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It was all in self-defence, says murder bids accused

By Alan Erwin

Published 28/11/2015

A man accused of being at meetings where suspected Continuity IRA chiefs plotted terror attacks is to be released from custody, a High Court judge ruled
A man accused of being at meetings where suspected Continuity IRA chiefs plotted terror attacks is to be released from custody, a High Court judge ruled

A man accused of trying to stab two cousins to death at a north Belfast apartment block claims he acted in self-defence, the High Court heard.

Edward and Michael Rosbotham both sustained multiple knife wounds in an attack after a drink and drugs-fuelled party last month, a judge was told.

James Bell faces charges of attempting to murder the pair at the Delaware Building on the Limestone Road.

The 38-year-old, of Parkend Street in Belfast, was granted bail but banned from entering the city.

Prosecution lawyer Conor Gillespie said police were called to the scene at 6.30am on October 19.

Bell was challenged and brought to the ground after emerging from the building carrying two knives.

Edward Rosbotham had earlier run out of the complex before collapsing 150 yards away, according to Mr Gillespie.

He had four stab wounds to his back and side and spent four weeks in intensive care.

The court heard that he suffered a punctured lung and had to have his spleen removed.

His cousin Michael Rosbotham was discovered in a hallway inside the building. He had also been stabbed four times in the chest and back.

Bell, originally from Cookstown but with an apartment in the same block, faces further charges of assaults on a police officer, a designated PSNI representative and threatening to kill them both in connection with the same incident.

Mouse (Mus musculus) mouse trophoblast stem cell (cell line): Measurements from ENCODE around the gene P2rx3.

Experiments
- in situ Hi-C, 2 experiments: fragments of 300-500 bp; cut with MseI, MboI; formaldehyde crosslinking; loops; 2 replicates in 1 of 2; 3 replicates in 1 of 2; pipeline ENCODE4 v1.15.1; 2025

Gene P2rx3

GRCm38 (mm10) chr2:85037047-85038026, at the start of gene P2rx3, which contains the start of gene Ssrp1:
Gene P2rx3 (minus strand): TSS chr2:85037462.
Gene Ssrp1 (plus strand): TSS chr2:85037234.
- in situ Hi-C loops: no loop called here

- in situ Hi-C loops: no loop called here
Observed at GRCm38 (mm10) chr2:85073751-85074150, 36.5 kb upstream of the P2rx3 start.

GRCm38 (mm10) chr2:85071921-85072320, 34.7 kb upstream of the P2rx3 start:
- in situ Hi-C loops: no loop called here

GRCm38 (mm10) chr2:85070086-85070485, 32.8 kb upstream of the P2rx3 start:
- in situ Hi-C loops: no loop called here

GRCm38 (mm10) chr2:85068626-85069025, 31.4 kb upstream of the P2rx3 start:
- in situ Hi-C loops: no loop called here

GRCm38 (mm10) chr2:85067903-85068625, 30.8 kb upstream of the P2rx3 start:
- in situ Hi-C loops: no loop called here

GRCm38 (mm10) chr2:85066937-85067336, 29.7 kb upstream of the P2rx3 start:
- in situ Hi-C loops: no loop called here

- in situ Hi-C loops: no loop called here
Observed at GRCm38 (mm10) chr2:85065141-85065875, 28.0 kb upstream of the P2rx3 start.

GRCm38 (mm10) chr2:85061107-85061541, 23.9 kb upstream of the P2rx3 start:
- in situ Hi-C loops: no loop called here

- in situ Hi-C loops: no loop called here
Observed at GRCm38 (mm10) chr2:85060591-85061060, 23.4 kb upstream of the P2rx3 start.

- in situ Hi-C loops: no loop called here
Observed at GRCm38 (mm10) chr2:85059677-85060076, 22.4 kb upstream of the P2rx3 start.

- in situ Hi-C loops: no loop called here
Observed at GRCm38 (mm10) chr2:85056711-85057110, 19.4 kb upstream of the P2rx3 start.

He had been drinking and taking cocaine at Michael Rosbotham’s flat before a row led to him being asked to leave, the court heard. It was claimed he then tried to goad the pair into coming out for “a fair dig”.

Mr Gillespie continued: “Mr Bell stated Michael and Edward turned up at his door with a knife, he grabbed it and had one of his own that he used in self-defence.”

Martin Morgan, defending, alleged the initial threats and aggression came from Edward Rosbotham. He argued that the cousins then went looking for Bell, who armed himself with a small steak knife when he realised they had a larger blade. The accused grabbed the knife from Edward Rosbotham and put it down, cutting his own hand in the process, before “jabbing out” at the pair, his lawyer claimed.

“He didn’t lunge or thrust (at them),” Mr Morgan insisted.

Mr Justice Burgess was told it had been Bell who rang the police and handed over both knives.

“This didn’t happen in the Rosbotham flat, this happened near the defendant’s apartment,” Mr Morgan added.

“They are saying the defendant attacked them — what were they doing there at six in the morning?”

Granting bail for Bell to live with a sister in Dungannon, the judge imposed a £5,000 surety as part of the release conditions.

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